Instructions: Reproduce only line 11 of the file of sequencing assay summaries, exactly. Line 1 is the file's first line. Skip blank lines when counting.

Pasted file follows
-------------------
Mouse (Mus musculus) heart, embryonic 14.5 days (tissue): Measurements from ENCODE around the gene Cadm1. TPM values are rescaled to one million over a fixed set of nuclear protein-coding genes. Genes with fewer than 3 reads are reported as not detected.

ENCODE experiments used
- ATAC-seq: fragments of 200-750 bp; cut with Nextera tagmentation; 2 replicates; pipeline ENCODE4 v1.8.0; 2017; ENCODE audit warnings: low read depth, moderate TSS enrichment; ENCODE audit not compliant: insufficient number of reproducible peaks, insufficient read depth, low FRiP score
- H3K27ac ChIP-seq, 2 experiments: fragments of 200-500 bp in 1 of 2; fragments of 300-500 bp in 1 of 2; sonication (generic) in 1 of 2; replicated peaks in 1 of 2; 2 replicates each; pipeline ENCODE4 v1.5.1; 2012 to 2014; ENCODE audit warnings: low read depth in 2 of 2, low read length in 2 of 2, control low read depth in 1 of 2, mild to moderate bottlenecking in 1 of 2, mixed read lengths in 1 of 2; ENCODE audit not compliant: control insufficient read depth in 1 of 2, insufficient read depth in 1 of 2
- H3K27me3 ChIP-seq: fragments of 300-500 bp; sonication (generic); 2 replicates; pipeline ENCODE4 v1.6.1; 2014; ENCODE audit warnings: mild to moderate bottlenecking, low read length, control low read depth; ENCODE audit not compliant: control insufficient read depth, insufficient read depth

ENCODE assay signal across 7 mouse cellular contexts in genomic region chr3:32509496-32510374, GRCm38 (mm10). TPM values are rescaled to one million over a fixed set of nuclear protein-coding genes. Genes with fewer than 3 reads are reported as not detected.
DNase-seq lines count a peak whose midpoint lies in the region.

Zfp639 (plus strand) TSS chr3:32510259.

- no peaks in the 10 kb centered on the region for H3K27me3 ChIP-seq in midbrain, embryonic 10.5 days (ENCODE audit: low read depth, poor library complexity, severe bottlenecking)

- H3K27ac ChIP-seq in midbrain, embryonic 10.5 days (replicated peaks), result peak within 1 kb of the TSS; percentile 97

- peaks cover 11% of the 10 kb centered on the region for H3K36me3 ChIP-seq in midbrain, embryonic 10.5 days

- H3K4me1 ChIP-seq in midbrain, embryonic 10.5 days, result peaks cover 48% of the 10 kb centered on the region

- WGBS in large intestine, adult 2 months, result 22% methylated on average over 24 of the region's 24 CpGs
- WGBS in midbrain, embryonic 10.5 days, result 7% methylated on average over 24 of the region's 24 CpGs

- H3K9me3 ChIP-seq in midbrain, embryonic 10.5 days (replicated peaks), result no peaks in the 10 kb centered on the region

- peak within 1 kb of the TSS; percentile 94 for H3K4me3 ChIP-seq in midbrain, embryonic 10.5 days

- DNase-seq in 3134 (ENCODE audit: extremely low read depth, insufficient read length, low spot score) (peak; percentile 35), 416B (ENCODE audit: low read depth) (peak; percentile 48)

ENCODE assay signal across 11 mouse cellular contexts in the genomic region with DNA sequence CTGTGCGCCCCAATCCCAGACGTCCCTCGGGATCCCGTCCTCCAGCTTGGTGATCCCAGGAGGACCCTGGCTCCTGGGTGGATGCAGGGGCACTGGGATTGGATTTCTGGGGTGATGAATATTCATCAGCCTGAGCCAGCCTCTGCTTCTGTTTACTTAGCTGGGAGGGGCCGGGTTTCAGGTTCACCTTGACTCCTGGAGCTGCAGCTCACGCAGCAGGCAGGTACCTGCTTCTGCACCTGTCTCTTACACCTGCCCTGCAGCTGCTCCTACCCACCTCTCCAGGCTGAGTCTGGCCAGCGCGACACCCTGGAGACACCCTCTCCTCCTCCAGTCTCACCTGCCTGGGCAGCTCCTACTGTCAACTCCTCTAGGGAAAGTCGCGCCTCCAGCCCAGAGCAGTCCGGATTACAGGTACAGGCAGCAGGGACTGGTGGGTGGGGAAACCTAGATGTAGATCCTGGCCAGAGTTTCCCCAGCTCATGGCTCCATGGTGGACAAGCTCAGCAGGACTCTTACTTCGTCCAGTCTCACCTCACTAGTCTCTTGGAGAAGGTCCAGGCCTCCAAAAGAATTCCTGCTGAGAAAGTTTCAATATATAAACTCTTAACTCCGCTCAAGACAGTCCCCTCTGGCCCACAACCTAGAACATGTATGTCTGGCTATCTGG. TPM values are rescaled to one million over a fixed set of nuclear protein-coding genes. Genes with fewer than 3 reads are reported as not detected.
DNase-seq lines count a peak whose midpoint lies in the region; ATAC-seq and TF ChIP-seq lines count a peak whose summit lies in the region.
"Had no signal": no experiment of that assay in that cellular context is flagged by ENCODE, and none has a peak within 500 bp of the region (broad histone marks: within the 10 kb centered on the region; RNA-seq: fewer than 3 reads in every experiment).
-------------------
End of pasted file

- peaks cover 11% of the 10 kb centered on the region for H3K36me3 ChIP-seq in midbrain, embryonic 10.5 days